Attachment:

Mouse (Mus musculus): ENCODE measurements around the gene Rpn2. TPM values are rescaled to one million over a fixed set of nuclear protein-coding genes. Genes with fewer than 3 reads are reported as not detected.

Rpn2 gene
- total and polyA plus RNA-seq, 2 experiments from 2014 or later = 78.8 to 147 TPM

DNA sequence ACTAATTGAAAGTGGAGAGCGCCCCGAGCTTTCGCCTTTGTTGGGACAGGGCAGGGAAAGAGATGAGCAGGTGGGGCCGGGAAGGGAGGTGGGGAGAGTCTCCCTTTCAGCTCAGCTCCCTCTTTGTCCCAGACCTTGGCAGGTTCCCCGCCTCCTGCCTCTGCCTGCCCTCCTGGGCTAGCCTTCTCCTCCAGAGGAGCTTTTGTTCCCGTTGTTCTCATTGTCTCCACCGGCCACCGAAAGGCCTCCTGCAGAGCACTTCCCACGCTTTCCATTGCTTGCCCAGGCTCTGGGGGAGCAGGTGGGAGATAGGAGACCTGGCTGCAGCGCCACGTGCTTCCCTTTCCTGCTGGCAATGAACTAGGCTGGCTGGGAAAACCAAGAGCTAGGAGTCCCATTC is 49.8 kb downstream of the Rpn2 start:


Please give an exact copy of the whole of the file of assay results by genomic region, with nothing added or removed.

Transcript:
Mouse (Mus musculus): ENCODE measurements around the gene Rpn2. TPM values are rescaled to one million over a fixed set of nuclear protein-coding genes. Genes with fewer than 3 reads are reported as not detected.

Rpn2 gene
- total and polyA plus RNA-seq, 2 experiments from 2014 or later = 78.8 to 147 TPM

DNA sequence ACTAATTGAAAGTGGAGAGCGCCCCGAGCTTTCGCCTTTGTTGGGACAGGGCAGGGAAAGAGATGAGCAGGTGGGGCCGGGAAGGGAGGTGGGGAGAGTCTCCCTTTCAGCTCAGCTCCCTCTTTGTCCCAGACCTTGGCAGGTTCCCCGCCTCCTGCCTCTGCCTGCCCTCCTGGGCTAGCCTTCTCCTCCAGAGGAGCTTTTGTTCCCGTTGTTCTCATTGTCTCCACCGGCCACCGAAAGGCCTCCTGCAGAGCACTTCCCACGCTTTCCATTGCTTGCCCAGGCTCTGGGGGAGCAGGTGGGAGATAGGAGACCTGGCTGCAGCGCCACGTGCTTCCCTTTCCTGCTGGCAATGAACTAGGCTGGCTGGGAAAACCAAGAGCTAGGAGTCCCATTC is 49.8 kb downstream of the Rpn2 start: